The Hypochondriac Flies to Mexico
The plane is sick. Fever
shudders through its aluminum skin.
The hatch hums closed, a stopper
in a test tube of plague. En route to takeoff,
the pilot’s nasal drawl, “Thank you for flying
Pandemic Air.” The plane is sick. It hobbles aloft,
the landing gear withdraws into the belly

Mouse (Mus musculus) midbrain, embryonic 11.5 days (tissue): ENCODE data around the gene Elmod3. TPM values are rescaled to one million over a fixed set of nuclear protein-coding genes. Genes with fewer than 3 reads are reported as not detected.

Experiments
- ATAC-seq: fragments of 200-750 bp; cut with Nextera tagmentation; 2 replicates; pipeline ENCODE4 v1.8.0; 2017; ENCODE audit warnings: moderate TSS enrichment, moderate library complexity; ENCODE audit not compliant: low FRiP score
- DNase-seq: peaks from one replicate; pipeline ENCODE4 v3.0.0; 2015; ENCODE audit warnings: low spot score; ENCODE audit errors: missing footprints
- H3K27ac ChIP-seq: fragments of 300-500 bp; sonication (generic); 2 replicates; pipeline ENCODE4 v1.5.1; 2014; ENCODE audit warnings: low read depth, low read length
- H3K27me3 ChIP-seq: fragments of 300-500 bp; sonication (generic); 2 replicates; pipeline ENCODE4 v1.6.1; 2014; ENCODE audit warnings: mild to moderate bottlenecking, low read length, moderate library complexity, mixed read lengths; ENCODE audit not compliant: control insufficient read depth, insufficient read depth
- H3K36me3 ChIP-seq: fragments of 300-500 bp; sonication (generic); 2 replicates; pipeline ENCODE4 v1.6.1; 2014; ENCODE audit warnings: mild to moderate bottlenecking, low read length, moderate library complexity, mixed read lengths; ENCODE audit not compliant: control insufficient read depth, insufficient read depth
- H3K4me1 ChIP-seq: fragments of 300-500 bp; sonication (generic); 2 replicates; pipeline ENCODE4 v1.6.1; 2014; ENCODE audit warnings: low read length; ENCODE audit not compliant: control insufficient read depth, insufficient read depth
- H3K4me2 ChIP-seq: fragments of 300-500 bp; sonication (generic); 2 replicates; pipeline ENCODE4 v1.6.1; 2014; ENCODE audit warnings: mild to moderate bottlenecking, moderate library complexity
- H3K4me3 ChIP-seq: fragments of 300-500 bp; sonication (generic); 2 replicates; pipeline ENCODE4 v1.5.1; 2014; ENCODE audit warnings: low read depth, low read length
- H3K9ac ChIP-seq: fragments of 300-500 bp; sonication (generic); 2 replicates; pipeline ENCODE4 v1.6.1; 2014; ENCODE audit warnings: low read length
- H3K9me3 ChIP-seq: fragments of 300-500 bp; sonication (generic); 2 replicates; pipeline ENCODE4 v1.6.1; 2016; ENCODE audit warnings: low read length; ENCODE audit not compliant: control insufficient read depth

like shocked testicles. Seated on the aisle, I squint
down the length of the cabin: human convection plumes,
germ haloes. The woman in the window seat
makes three trips to the restroom in an hour — Adenovirus,
Norwalk, dysentery? The plane is sick,
its cargo contagion. My throat
abraded by recycled air, the stuporous quiet
by a child’s sobs and tubercular wheezes,
I want to say, with the time that is left,
I always loved you, would follow
you anywhere. Squeeze my hand.
See how our words
trail into coughs?